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Garth Greenwell on “Relevance” in Art

In a long, searching essay in Harper’s, Garth Greenwell takes a stand against the view that certain works of literature aren’t “relevant” to readers on the basis of their author’s identity:

I worry that if we make such “relevance” not just one among other judgments we might make about art, but a condition of our interest, we have made that condition purely about the explicit, discursive content of art, its subject matter. In doing so, we devalue the elements of a work that, to my thinking, properly distinguish it as art; we deny the importance of form. …

The desire to invert a structure of injustice — to inflict on those we take to be the bearers of privilege the disregard they have inflicted on others — is one I very much understand, one I feel in myself. But it is always ethically suspect to speak of any human experience as irrelevant to our common human experience; it is always, let me go further, an act of something like violence. …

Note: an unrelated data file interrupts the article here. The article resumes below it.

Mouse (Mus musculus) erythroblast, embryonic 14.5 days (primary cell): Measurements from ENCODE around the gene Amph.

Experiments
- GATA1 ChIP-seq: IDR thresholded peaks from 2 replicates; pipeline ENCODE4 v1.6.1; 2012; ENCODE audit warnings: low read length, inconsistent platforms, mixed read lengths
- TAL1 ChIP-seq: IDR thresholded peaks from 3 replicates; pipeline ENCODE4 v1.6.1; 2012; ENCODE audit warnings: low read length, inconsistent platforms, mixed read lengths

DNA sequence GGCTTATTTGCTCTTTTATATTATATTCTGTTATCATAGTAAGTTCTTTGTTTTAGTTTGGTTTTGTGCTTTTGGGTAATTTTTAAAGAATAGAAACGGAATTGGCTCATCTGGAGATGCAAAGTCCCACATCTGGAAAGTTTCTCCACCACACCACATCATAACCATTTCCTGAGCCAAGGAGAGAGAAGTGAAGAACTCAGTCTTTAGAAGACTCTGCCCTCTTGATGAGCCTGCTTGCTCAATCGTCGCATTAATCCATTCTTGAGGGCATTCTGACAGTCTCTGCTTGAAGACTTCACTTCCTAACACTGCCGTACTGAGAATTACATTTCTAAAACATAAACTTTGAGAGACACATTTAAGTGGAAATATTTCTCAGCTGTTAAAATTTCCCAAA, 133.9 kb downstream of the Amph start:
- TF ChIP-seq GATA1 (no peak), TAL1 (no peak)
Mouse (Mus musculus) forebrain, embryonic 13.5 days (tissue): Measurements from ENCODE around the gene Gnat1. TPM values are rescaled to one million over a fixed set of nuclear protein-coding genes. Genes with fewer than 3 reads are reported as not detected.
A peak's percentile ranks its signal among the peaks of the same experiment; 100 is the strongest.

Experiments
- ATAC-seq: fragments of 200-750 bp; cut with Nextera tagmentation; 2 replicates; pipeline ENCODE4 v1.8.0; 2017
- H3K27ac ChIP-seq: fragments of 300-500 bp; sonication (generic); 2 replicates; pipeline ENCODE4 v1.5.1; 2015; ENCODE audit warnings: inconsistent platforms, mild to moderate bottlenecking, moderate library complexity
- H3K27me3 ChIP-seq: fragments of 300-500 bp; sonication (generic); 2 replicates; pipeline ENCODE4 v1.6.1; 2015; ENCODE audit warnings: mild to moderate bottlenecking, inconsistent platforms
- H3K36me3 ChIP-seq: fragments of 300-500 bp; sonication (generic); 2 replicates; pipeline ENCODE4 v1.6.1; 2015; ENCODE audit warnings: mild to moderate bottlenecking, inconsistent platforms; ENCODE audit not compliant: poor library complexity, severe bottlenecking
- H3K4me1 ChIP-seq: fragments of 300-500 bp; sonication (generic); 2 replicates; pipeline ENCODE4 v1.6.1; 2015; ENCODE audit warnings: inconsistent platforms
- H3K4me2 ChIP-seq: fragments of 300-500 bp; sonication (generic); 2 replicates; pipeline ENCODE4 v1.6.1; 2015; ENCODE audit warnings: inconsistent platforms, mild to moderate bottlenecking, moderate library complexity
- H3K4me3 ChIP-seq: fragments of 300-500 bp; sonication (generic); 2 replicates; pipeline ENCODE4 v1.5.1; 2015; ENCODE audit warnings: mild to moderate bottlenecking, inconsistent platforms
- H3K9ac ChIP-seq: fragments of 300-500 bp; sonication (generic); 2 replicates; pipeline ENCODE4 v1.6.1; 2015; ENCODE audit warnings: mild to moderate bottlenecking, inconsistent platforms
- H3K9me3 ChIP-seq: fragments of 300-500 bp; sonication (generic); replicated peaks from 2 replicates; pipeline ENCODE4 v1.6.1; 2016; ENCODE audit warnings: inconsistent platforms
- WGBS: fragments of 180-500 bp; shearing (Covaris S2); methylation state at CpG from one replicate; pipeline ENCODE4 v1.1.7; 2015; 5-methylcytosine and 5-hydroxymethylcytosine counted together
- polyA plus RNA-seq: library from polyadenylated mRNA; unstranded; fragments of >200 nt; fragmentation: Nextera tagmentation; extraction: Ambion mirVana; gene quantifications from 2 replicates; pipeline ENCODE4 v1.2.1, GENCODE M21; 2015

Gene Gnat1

Sometimes a brutal calculus is brought to bear against arguments like the one I’ve just made: resources are finite; time is finite; every book exists at the expense of another; any book I read represents a different book I could have read instead. … But maybe it’s also true that there are certain indefensible positions we must hold because not to hold them would be an affront to the human dignity necessary for any world in which we should rightly wish to live. … When my friends and I consign new releases, on the basis of their subject matter, to the category of irrelevant things, we are making another kind of presumption that seems deeply harmful to me: we are presuming to know what we need from art.